There are no additional online documents for this record.
- Category: B
- Date Added: 14/11/2006
- Local Authority: Scottish Borders
- Planning Authority: Scottish Borders
- Burgh: Galashiels
National Grid Reference
- NGR: NT 49116 36054
- Coordinates: 349116, 636054
R Thornton Shiells and Thomson, 1879-80. Church hall by Lorimer and Matthew, circa 1939. Rectangular-plan, Middle Pointed Gothic church with prominent tower and octagonal spire to E corner and integral hall to S corner of plan. 3 bays to centre (N elevation) with quatrefoil rose window in hoodmoulded pointed arch over equilateral arched main doorway with further pitched and carved hoodmould above flanked by pointed lancet windows and smaller doors to outer bays. 2-light quatrefoil plate tracery and lower pointed tripartite lancet windows to sides; rose window to S gable. Square-plan 4-stage tower with attached single storey piended bell ringers chamber; shouldered buttresses; slender pointed arcades to louvres and windows at 3rd and 4th stages; squared and gablet pointed pinnacles to base of octagonal stone spire. Small hall to SE with later linking section to 1939 halls. Course rubble whinstone; blonde sandstone quoins and margins. Moulded string courses.
Tinted glass windows; timber boarded doors with decorative cast-iron brackets; pitched slate roof with triangular ventilators; terracotta ridge tiles; stone skews; cast-iron rainwater goods.
INTERIOR: fine original decorative scheme and symmetrical plan-form in place. Curved timber gallery on cast-iron columns; barrel-vaulted timber Jacobean panelled roof with hammer beams on carved stone corbels to sides; curved yellow pine pews. Equilateral arch to chancel with ornate stone columns with floral capitals and organ gallery. Small narthex with decorative timber entrance lobby, war memorials and symmetrical curved stone stairs with barley-twist cast-iron balusters to main gallery. Rear corridor leading to hall, meeting rooms and vestry with timber fire surrounds; stairs to organ gallery and link to later hall.
HALL: 5-bay rectangular-plan steeply pitched roofed hall with lower ancillary rooms linking to church at NE corner. Rendered. Horizontal timber multi-pane windows; slate roofs; rendered gable stacks. Hall interior: timber floors, boarded to dado height, glazed timber three panel doors.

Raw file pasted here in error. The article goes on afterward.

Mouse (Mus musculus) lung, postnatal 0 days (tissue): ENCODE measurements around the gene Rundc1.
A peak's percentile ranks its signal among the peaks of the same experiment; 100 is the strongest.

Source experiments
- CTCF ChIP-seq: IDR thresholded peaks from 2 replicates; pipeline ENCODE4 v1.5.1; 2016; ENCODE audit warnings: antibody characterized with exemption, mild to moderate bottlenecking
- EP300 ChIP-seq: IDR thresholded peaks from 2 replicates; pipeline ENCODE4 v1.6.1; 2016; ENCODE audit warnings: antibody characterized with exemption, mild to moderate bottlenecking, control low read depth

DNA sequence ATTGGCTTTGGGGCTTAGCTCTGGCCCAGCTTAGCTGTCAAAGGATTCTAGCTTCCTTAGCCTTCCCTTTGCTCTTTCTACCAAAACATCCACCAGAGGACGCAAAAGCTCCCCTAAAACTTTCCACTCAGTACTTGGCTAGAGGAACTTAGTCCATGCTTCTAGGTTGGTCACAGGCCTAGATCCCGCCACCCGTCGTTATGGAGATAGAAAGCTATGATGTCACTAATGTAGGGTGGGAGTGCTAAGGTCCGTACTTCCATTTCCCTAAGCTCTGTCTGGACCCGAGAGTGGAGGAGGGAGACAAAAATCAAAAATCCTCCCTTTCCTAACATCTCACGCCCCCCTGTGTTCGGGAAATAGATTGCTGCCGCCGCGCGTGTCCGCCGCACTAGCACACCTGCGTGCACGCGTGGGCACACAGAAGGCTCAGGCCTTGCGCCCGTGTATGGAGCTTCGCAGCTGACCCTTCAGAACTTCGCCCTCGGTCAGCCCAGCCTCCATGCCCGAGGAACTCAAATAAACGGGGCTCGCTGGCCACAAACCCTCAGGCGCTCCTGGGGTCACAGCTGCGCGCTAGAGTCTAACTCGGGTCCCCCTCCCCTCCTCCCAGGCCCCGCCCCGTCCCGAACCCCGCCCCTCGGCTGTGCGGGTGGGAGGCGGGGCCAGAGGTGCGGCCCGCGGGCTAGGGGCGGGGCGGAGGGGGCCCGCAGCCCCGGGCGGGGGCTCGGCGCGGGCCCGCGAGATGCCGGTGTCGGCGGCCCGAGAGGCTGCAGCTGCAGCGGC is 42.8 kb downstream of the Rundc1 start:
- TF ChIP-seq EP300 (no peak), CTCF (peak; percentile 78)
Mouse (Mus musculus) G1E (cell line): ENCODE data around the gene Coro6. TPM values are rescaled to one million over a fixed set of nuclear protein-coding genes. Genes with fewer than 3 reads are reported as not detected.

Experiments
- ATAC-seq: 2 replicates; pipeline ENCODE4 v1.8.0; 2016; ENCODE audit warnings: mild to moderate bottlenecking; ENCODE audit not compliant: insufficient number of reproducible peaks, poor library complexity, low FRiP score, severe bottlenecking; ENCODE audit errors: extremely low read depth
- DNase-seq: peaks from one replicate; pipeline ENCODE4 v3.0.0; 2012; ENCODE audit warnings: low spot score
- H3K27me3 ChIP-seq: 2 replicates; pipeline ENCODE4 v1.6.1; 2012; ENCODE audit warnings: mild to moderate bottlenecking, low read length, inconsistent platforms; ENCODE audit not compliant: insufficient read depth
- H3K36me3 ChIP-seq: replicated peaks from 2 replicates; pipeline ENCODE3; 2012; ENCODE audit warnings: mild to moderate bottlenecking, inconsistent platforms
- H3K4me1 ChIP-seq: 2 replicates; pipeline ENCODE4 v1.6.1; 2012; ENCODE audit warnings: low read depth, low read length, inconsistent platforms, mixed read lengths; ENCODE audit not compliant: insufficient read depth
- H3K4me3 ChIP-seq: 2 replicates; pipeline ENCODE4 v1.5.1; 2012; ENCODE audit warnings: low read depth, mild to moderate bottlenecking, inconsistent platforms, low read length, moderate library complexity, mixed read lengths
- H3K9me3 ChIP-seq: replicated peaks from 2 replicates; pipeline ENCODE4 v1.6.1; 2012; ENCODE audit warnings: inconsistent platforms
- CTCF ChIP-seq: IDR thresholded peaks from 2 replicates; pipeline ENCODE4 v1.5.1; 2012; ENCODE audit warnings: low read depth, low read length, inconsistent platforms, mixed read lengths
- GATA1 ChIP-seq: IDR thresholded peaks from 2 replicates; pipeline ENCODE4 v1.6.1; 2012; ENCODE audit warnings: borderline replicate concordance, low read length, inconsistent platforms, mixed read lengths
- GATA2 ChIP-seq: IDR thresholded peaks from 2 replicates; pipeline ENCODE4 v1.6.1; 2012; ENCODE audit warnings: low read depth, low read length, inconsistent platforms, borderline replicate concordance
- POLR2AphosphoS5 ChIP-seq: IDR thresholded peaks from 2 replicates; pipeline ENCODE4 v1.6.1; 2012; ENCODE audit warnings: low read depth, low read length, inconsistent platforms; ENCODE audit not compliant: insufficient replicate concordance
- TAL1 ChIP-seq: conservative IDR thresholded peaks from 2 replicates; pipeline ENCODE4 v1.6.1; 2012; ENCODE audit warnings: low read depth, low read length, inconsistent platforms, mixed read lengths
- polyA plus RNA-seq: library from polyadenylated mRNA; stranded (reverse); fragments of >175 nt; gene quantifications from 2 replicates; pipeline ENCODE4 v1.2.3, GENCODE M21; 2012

BOUNDARY WALLS: low rubble walls with angled copes and truncated gatepillars to NE. Taller rubble walls with rounded copes to SE, SW and NE.
Statement of Special Interest
Ecclesiastical building in use as such. St Aidans Church is a good example of an unaltered later 19th century gothic church with a finely detailed interior and fine stone detailing particularly evident in the tower and spire which stand as a prominent landmark over the centre of the town.
The church was built by the Edinburgh firm of Thornton Shiells and Thomson, a large domestic practice, as the South United Presbyterian Church at a cost of £5000. The designs were exhibited twice at the Royal Academy (1880 and 1885). St Aidans is thought to have been designed by Robert Thornton Shiells (1833-1902), primarily a church architect, who trained under David Bryce. Shiells is known to have designed a good number of churches for the United Presbyterian Church, of which St. Aidans is seen as a fine example.
The church was consecrated in August 1880 and has remained in ecclesiastical use since then. It was renamed St Aidan's in 1981.
The later halls were requisitioned by the military for use as a canteen during the war.
Grooms Gazetteer 1883 (p66). R Hall, The History of Galashiels (1898) (p266). Gala through the years. 2nd edition ORDNANCE SURVEY map (1897). K Cruft, Buildings of Scotland, Borders (2006) p298. http://www.codexgeo.co.uk/dsa/ (Dictionary of Scottish Architects).
Listing is the way that a building or structure of special architectural or historic interest is recognised by law through the Planning (Listed Buildings and Conservation Areas) (Scotland) Act 1997.
We list buildings of special architectural or historic interest using the criteria published in the Historic Environment Scotland Policy Statement.
The statutory listing address is the legal part of the listing. The information in the listed building record gives an indication of the special architectural or historic interest of the listed building(s). It is not a definitive historical account or a complete description of the building(s). The format of the listed building record has changed over time. Earlier records may be brief and some information will not have been recorded.
Listing covers both the exterior and the interior. Listing can cover structures not mentioned which are part of the curtilage of the building, such as boundary walls, gates, gatepiers, ancillary buildings etc. The planning authority is responsible for advising on what is covered by the listing including the curtilage of a listed building. For information about curtilage see www.historicenvironment.scot. Since 1 October 2015 we have been able to exclude items from a listing. If part of a building is not listed, it will say that it is excluded in the statutory address and in the statement of special interest in the listed building record. The statement will use the word 'excluding' and quote the relevant section of the Historic Environment Scotland Act 2014. Some earlier listed building records may use the word 'excluding', but if the Act is not quoted, the record has not been revised to reflect current legislation.
If you want to alter, extend or demolish a listed building you need to contact your planning authority to see if you need listed building consent. The planning authority is the main point of contact for all applications for listed building consent.
Find out more about listing and our other designations at www.historicenvironment.scot. You can contact us on 0131 668 8716 or at email@example.com.
There are no images available for this record.